Date of Award

1972

Degree Type

Report

Degree Name

Master of Science (MS)

Department

Management Information Systems

First Advisor

Dr. Harold Wallace

Abstract

There is a tradition in vocational education which emphasizes teaching technical knowledge and skills while neglecting the development of attitudes and social skills which have been shown to be important causes of problems for office workers. The terms in general use to identify these skills and attitudes are work adjustment and occupational adjustment. Borow calls them " ... the work ethos, a set of attitudes, rules of etiquette, and interpersonal skills involving relations with fellow workers, supervisors, and clients." He goes on to say that:

It is astonishing to what degree the school and the community assume that any student who is making the transition from school to employment has somehow mastered work protocol and the repertoire of unwritten and formal, yet highly critical, situational skills. It may be noted, parenthetically, that among culturally disadvantaged youth it is the utter lack of an acceptable work ethos quite as fully as inadequate training in the formal duties of the job that makes the work situation seem so bewildering and terrifying and which so frequently predisposes such novices to almost certain failure. (Borow, 1969, p. 1)

The opinion stated above also appears in the writings of people who are responsible for Manpower Development and Training Programs. A study conducted by Pucel (1968) showed that MDTA trainees in Minnesota feel skill development to be very important. There was less agreement regarding the responsibility to build desirable work-related attitudes.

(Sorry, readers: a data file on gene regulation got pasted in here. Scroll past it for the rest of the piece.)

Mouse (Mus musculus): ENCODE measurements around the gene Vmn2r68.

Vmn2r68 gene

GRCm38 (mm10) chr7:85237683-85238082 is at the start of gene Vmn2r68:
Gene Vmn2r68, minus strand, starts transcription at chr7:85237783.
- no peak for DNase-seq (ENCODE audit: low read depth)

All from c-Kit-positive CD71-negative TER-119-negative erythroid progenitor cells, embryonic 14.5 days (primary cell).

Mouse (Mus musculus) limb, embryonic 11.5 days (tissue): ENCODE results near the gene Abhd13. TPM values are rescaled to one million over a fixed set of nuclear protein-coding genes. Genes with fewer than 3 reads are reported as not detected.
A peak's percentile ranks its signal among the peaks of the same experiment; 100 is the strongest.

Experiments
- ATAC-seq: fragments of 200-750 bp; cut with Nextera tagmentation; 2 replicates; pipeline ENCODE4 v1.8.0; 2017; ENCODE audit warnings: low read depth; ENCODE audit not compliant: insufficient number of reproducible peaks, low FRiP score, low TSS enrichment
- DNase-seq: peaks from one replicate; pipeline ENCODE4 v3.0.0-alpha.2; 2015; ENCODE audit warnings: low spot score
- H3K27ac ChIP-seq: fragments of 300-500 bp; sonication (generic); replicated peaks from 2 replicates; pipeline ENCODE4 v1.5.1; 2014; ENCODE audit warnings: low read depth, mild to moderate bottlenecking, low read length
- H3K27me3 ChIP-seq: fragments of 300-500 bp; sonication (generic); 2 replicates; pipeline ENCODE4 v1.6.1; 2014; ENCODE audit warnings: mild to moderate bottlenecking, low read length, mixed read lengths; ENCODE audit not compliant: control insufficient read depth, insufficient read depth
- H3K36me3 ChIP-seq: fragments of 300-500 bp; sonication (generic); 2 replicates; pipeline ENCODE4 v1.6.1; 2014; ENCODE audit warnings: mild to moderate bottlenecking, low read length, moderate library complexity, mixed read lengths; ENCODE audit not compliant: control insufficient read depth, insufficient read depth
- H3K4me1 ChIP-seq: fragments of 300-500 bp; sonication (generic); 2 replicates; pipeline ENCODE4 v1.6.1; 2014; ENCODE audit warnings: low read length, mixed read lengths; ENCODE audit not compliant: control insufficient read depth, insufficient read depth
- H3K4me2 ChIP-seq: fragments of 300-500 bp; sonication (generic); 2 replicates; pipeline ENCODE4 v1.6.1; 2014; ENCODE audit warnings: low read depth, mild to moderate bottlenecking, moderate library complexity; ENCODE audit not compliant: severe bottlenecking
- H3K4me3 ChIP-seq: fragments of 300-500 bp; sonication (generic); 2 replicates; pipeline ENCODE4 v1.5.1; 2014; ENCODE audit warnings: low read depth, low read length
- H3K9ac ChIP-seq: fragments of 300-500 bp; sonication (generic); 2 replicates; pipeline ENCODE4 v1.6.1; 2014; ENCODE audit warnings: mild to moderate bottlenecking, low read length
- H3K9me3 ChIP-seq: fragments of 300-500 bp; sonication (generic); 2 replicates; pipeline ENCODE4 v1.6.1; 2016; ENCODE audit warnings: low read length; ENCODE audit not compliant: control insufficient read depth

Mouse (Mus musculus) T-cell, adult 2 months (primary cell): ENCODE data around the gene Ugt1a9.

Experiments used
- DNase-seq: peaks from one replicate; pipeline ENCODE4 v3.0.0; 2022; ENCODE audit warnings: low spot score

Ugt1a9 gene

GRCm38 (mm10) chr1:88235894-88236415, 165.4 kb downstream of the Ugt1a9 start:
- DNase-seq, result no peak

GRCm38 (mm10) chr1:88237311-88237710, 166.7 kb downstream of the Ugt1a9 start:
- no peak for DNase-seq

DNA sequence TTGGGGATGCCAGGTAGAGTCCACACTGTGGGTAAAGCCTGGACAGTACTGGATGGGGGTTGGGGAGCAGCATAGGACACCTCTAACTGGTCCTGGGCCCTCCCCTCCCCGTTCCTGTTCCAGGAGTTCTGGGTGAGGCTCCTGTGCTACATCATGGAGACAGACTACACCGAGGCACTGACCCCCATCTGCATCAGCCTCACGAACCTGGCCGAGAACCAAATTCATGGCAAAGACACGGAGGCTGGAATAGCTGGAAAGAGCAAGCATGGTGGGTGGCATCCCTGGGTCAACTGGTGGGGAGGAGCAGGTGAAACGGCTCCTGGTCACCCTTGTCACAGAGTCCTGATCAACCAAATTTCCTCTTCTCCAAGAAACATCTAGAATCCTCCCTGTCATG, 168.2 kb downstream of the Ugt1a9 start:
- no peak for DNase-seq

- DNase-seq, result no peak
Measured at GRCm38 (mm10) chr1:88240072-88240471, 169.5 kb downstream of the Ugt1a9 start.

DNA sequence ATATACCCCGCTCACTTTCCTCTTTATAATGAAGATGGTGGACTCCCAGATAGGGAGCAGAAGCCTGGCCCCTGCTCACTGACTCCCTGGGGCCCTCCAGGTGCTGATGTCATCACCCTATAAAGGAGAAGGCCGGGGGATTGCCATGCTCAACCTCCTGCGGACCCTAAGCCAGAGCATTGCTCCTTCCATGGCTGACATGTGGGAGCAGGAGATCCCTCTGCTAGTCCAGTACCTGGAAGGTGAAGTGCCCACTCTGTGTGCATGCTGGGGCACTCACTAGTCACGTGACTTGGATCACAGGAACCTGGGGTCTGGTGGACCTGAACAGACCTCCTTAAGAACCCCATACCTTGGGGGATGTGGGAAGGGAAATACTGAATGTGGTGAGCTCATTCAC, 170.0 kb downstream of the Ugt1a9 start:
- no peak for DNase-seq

The need for information about the personal qualities and characteristics of MOTA trainees is illustrated by the following excerpt from an article in Business Education World:

This is the MDTA girl--the one we know. We know she has enrolled in the MDTA class, that she has some typing background, that she possesses the qualifications for success as a secretary and that she wants to be trained in this program.

This is the MDTA girl I want to talk about... the one we don't know.

We don't know that she may be here because her husband passed away last year.

We don't know that things are rough financially around the house right now.

We don't know that she is barely getting by with her four little children, and no husband.

We don't know that she didn't eat lunch last Tuesday because there was no money for lunches.

We don't know that she was afraid to enroll in the course after several years away from study.

We '11 never know how many times she decided to back out-but something kept pushing her on to go to school.

We don't know how heavily all the petty problems at home are magnified when she is sitting in class, hour after hour.

If we knew all these things, we would want to help her more. (Denny, 1970, p. 15)

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